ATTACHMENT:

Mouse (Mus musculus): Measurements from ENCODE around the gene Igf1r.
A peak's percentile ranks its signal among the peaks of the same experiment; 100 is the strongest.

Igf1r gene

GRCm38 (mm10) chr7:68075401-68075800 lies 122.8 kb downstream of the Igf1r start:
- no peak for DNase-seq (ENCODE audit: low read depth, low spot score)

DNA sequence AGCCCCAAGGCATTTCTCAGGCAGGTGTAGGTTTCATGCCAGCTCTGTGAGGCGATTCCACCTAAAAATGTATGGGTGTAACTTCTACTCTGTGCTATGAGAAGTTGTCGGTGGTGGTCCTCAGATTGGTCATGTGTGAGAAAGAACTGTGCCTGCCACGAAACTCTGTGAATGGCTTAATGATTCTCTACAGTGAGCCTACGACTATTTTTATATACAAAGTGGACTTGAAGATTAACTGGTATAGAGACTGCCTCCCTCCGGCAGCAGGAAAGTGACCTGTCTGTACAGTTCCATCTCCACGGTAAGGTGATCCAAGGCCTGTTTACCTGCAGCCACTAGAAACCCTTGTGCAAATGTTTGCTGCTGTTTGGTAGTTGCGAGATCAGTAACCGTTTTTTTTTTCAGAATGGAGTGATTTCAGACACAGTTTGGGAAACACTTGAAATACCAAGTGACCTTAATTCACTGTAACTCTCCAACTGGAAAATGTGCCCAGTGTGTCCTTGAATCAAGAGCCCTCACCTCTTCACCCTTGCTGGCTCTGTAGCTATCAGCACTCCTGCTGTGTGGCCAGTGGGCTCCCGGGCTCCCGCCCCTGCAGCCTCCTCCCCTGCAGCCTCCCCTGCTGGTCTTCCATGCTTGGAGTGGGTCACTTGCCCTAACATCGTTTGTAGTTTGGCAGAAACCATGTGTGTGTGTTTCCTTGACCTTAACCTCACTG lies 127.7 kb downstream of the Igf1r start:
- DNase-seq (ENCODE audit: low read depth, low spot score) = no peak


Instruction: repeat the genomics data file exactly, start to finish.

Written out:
Mouse (Mus musculus): Measurements from ENCODE around the gene Igf1r.
A peak's percentile ranks its signal among the peaks of the same experiment; 100 is the strongest.

Igf1r gene

GRCm38 (mm10) chr7:68075401-68075800 lies 122.8 kb downstream of the Igf1r start:
- no peak for DNase-seq (ENCODE audit: low read depth, low spot score)

DNA sequence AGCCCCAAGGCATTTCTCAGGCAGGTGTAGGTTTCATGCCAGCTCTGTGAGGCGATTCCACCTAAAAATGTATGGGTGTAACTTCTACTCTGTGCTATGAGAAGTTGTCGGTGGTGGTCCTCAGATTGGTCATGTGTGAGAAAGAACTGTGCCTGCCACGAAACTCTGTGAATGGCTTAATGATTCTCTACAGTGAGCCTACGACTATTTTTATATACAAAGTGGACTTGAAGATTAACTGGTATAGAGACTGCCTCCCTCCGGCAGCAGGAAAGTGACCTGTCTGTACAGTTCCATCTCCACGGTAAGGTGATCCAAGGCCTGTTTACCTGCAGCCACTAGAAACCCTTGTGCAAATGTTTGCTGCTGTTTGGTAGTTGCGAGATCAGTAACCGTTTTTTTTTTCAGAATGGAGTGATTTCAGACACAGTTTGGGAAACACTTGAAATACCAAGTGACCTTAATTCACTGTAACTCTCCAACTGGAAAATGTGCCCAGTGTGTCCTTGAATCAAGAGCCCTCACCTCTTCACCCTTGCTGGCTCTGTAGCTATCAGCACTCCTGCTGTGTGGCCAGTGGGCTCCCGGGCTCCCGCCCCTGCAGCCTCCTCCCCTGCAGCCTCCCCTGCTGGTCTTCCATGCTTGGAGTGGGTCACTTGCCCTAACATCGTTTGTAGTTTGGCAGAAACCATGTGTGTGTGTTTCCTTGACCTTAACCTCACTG lies 127.7 kb downstream of the Igf1r start:
- DNase-seq (ENCODE audit: low read depth, low spot score) = no peak